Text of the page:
I noticed some strange search activity surge through the Sitemeter today: several distinctively different people (Tennessee, Illinois, California) were searching info on “cheating at Badwater in 2007”, or “Badwater cheaters 2007”, etc. Such searches never came up in my stats before. Was there some press release recently about something like that?

While trying to find out what is going on with that I discovered a cool AdventureCORPS' archive of Badwater and Furnace Creek 508 race magazines (all in PDF format):

Just went through the most recent Badwater magazine:
It contains a detailed historical note about the race as well as a bunch of interviews and useful pieces of advise about running in high-temperature conditions, although the latter does not seem to be extremely applicable to us right now: I even had to use running gloves a couple of days ago :)

Tuesday, November 13, 2007

Runners. Yeah, we're different.

It was such a neat campaign! It beats even Pearl Izumi with their "We are not joggers!" slogan. It is funnier and less arrogant, and resonates with me one more than a Pearl Izumi's promise of dead bodies on "dumpster-laden back alleys". Pearl Izumi is a bit too serious and even grave at times. Adidas laid out exactly the same message, but it sounds like fun and does not intimidate anyone.

Not sure when Adidas did this campaign, but it was definitely before I got into running. So I was not among its target audience at that time - otherwise I would surely remember it!

Here are more posters from the same campaign:

P.S. Jess, thanks a lot for posting this link on the OCTR site today!

Sunday, November 11, 2007

El Moro 15 Miler

We have had an amazing run this morning in Emerald and El Moro Canyons. I overslept though, and had to rush to get there on time – so I forgot the camera – and no one else had one... But this was really the only hiccup… Well, almost the only one – after we hit the crazy uphill between miles 4 and 5 Steph decided to head back to her car as she did not feel quite herself this morning. As she seemed to be confident about finding the way back I did not run back with her. Thanks to Greg who took a role of my conscience this time and made it clear he would never let Steph go back alone like that, we were worried about her whereabouts until we eventually got to the parking lot and found that Steph’s car is gone already.

I forgot to mention, by the way, there were 7 of us, who left the Park Ridge at 6:30am this morning: Diego, Greg, Jeff, Ryan, Shelli, Steph, and myself.

The first 3 miles we had a pretty curvy single-track trail with a thick brush on both sides and a nice canopy above. After that we ran in a canyon surrounded by rocky hills with a lot of natural caves in them. There were so many of them that the place looked like a cavemen’s city :-)

At mile 4 we touched down Laguna Canyon road – right on the opposite side from the Stair Step trail – and ran uphill for a couple of miles. Then after a crazily exciting downhill we found ourselves in Emerald Canyon. We ran it all the way west until we found ourselves in front of a rather high fence with a barbwire on top, protecting some posh Laguna Beach gated community from trail runners and other animals. But we managed to sneak in anyways constantly looking around in anticipation of a SWAT team and helicopters – or at least several guards with guns :-)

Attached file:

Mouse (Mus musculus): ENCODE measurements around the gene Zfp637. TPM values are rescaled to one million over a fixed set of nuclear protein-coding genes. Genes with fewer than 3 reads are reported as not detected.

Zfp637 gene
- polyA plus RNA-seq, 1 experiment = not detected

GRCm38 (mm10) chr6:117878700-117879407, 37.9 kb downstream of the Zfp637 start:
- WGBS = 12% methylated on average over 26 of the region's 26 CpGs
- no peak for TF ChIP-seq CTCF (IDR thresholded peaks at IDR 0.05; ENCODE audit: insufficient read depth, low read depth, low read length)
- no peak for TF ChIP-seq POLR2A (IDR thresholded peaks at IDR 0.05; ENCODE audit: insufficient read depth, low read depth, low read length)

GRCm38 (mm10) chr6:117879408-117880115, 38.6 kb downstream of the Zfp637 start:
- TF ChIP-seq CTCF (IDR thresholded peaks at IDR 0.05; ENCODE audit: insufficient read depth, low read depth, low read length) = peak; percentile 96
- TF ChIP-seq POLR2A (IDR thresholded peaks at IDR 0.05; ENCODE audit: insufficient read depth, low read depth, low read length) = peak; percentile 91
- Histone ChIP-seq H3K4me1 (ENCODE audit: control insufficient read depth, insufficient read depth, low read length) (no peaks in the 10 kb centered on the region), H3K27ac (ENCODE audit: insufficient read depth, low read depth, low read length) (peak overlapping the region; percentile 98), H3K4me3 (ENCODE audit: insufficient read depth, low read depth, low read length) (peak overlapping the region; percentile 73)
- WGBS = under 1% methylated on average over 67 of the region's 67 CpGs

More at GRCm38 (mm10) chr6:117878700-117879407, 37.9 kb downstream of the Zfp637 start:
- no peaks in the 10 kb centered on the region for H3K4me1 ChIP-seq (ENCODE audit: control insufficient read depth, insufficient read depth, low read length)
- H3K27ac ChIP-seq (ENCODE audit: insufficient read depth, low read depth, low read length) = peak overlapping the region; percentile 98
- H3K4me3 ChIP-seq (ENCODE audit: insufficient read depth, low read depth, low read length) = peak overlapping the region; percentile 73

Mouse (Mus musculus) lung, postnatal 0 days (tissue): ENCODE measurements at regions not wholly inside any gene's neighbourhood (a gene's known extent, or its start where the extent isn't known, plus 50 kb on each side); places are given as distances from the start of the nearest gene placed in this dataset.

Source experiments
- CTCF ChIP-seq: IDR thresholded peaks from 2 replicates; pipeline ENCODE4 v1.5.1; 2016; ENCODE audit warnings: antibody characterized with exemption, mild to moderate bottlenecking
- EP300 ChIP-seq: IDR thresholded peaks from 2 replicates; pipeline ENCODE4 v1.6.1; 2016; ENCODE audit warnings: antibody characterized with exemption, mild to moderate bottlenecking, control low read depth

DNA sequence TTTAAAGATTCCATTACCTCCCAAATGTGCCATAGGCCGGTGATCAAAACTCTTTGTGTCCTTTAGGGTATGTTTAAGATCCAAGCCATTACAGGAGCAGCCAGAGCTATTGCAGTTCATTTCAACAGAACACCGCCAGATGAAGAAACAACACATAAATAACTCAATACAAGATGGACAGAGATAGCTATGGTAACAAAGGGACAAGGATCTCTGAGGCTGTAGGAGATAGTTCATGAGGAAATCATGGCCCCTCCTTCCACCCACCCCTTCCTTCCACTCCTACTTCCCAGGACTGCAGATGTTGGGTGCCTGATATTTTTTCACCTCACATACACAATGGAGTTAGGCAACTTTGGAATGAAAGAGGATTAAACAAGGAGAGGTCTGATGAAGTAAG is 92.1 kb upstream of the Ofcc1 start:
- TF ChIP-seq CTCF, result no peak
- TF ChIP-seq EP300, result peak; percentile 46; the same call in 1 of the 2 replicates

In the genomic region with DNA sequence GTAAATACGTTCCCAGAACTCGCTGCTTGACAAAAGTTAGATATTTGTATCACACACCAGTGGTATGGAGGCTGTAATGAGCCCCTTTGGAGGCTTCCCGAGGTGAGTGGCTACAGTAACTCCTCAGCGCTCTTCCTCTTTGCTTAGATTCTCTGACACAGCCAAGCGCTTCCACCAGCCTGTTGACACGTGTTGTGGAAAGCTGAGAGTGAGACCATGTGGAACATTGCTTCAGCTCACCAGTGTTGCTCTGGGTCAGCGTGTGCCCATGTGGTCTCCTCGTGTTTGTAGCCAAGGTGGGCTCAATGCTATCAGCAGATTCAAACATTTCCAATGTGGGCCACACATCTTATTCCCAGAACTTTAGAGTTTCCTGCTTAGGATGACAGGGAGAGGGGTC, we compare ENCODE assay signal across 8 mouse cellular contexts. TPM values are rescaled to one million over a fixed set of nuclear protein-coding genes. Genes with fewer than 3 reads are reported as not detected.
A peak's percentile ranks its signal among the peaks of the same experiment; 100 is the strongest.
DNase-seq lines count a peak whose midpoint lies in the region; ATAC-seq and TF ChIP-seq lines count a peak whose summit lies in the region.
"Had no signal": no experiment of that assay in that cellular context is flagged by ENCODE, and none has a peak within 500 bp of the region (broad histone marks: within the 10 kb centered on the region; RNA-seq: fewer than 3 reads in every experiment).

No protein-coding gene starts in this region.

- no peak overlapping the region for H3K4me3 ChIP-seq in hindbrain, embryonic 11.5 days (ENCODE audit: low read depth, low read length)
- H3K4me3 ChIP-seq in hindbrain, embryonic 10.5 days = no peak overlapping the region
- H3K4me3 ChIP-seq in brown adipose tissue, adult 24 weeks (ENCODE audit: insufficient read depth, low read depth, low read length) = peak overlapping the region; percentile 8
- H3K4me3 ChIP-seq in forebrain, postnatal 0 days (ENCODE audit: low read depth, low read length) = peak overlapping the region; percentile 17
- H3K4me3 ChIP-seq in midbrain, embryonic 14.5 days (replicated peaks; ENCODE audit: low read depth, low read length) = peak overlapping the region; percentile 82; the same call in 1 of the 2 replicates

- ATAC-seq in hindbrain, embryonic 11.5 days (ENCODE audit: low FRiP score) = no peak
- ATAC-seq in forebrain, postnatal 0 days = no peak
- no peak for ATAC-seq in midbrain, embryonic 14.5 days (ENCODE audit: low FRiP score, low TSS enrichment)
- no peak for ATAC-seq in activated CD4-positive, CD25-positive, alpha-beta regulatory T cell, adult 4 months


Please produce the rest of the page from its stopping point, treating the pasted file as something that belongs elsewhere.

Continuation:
We ran along PCH for a while until we reached the Crystal Cove Park, were we started on El Moro Ridge, than took Eastern Cut Across to the El Moro Canyon, and eventually Slow ‘N Easy trail to the Bommer Ridge that got us to our Park Ridge parking lot gate, which was exactly mile 15 of our run. I was pretty impressed with Ryan’s precision :-)

As Ryan said about the Slow ‘N Easy trail, it was Slow indeed but we almost never got to the Easy part. I guess it is “easy” only compared to Elevator trail, which is a mile shorter with the same elevation gain. I should try it next time.

Here is Jeff's post about our today's run:

Saturday, November 10, 2007

The Meadows scored again

I was anticipating Saturday morning for the most of the week nurturing the thought of my forthcoming revenge on the Meadows trail ascent in Aliso Canyon. Last Sunday I burned out very early and just walked up almost all of it. When I thought about it afterwards it seemed a little ridiculous that I could not push myself to run for just one mile… well, one pretty steep uphill mile… but a mile is just a mile after all…

So I got there this morning determined to conquer the darn thing this time and run all the way to the top. I managed to run (or better to say jog to be brutally honest about my incredible performance) for the first 0.6 mile of the climb, but could not help switching to walking after that.

Still I managed to pass by a group of mountain bikers on my way up. Those guys were definitely struggling more than I did as they also had those bikes to carry – and sure enough they were walking up too.

The Meadows-Dmitri score is 2:0 now. But I will be back!

Wednesday, November 07, 2007

Cleveland National Forest is still closed... No kidding...

Our trails in Cleveland National Forest are really closed although in many cases there are no signs warning about it. I was itching to run to the Old Camp, but after I checked USDA Forest Service web site I am going to opt out until they open up the trails officially - thanks to timely warnings I got from Jess and Linda that kept me out of trouble.